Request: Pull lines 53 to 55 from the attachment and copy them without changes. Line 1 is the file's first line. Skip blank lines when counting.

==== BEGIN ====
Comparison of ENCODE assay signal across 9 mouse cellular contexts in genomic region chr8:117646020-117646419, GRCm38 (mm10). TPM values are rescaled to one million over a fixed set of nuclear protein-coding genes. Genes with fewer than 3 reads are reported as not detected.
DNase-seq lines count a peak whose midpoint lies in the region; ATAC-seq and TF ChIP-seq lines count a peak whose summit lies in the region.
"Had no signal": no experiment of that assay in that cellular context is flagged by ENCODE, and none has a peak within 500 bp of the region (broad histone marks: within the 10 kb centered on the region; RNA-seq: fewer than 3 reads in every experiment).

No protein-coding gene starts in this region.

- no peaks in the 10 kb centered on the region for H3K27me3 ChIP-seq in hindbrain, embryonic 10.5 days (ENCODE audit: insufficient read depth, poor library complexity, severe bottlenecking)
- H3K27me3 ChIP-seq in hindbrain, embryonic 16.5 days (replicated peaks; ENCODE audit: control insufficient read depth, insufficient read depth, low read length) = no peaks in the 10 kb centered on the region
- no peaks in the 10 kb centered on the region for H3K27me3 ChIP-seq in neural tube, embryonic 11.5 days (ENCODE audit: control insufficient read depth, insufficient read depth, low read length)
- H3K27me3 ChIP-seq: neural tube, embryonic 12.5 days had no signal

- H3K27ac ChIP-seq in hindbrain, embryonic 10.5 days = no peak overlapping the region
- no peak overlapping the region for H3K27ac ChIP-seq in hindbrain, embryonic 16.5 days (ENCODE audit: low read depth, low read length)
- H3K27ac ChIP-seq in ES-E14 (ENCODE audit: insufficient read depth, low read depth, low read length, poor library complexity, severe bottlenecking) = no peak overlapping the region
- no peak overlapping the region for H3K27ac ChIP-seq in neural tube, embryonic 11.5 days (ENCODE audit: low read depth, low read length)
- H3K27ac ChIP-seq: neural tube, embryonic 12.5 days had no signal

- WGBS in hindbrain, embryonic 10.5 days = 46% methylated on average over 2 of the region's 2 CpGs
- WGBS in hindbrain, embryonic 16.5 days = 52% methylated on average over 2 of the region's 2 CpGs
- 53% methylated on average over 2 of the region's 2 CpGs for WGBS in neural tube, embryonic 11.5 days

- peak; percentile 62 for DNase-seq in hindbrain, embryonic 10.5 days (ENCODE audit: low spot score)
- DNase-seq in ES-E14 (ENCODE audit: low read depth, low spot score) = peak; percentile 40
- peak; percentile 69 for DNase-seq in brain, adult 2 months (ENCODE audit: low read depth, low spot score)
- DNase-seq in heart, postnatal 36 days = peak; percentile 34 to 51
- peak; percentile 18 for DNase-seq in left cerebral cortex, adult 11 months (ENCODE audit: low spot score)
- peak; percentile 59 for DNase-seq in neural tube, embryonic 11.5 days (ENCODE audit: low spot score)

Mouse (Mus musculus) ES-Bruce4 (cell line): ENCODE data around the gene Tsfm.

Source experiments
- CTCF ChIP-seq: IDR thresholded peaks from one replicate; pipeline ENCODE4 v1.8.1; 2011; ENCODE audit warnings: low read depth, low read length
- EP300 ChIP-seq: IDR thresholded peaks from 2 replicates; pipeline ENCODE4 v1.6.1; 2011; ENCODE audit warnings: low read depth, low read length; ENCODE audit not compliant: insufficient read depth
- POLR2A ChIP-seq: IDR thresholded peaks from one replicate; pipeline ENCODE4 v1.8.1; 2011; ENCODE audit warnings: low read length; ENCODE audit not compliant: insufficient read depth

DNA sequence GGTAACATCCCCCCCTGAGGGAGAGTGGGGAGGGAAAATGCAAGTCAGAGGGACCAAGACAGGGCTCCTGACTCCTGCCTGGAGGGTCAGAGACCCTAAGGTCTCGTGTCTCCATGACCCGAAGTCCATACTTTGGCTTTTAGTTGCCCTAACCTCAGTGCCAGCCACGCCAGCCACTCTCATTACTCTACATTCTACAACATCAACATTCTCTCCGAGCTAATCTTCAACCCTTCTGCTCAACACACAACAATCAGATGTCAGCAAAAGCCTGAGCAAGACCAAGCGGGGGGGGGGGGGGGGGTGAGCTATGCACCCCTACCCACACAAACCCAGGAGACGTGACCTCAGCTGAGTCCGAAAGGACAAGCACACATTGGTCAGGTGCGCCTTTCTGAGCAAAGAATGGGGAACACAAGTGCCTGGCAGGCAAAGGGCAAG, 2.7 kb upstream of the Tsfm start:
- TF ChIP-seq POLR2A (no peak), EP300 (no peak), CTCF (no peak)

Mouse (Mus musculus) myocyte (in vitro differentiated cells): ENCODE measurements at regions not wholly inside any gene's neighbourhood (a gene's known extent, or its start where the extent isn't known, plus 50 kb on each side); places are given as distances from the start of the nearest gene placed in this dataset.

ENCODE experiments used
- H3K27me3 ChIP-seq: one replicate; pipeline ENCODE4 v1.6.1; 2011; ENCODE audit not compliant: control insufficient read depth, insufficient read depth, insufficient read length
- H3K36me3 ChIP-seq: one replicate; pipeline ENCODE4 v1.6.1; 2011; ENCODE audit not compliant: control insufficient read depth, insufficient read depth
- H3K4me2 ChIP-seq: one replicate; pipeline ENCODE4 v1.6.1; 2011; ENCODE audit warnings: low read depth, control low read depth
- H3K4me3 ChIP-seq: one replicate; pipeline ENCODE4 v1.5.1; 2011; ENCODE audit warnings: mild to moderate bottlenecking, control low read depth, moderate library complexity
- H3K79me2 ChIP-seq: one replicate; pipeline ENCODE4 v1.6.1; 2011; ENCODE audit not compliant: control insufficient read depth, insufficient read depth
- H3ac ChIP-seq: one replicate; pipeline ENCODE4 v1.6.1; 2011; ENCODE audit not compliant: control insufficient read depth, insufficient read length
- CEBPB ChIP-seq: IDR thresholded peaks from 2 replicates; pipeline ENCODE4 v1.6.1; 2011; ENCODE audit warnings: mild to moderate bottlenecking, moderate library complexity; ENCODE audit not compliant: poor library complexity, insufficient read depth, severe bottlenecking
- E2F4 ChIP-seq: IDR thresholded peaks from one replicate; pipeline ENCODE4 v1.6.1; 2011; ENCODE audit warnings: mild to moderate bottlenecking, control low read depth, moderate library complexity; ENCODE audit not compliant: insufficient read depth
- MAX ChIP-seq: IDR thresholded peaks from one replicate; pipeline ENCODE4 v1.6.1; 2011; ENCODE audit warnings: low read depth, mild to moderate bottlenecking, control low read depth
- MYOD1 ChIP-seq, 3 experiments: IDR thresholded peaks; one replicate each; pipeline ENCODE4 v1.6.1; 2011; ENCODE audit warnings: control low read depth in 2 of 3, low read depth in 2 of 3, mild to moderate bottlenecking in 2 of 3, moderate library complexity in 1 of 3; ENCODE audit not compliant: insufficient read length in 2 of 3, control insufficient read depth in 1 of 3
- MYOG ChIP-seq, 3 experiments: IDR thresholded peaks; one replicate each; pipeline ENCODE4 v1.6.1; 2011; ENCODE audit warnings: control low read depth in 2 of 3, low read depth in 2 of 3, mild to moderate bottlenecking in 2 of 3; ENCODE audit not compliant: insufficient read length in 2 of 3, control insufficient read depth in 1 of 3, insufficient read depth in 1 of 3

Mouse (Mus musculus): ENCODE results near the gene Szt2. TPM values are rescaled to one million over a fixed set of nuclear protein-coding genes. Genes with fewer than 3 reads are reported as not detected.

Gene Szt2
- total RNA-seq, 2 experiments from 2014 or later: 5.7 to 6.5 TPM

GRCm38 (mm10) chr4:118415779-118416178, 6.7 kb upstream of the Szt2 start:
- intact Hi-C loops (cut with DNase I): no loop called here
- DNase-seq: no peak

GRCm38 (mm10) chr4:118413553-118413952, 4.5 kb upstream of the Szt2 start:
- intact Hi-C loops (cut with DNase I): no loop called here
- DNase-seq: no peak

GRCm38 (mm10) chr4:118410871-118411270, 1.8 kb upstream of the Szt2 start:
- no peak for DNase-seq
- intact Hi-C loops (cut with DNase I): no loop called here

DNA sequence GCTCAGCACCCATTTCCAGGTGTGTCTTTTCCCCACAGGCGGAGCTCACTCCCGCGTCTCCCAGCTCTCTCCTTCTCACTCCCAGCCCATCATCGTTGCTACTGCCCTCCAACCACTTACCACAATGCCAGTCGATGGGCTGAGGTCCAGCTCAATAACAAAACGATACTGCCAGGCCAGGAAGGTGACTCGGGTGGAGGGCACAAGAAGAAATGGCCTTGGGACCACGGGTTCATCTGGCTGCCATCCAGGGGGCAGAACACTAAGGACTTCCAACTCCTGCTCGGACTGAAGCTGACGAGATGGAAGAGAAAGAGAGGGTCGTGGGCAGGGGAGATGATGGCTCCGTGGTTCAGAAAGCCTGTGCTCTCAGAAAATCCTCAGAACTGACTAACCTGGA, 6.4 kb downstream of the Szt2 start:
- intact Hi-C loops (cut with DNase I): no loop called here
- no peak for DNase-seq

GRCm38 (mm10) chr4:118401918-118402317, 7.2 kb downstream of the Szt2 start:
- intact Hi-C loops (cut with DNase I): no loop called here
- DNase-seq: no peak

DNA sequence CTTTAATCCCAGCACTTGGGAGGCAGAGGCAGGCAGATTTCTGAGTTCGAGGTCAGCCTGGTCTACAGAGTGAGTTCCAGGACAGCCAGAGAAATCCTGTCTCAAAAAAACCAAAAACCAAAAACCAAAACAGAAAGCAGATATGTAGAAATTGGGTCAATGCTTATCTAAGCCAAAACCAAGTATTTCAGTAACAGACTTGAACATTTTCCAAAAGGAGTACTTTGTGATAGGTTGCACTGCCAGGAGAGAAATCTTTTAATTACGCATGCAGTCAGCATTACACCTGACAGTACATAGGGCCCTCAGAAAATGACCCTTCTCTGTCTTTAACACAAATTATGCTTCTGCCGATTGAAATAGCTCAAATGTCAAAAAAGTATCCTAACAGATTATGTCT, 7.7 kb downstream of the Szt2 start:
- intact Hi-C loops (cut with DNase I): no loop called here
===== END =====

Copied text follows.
- no peak for DNase-seq
- intact Hi-C loops (cut with DNase I): no loop called here

DNA sequence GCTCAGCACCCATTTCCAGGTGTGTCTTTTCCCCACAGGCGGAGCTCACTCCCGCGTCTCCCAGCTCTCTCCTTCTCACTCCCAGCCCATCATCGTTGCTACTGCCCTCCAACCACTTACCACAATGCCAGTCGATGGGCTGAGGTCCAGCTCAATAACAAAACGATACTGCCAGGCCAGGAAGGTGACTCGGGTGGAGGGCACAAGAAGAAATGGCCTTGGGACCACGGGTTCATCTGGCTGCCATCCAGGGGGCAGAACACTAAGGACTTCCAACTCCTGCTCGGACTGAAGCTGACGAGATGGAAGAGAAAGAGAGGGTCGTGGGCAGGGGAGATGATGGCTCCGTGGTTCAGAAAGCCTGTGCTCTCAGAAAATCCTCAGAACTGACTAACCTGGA, 6.4 kb downstream of the Szt2 start: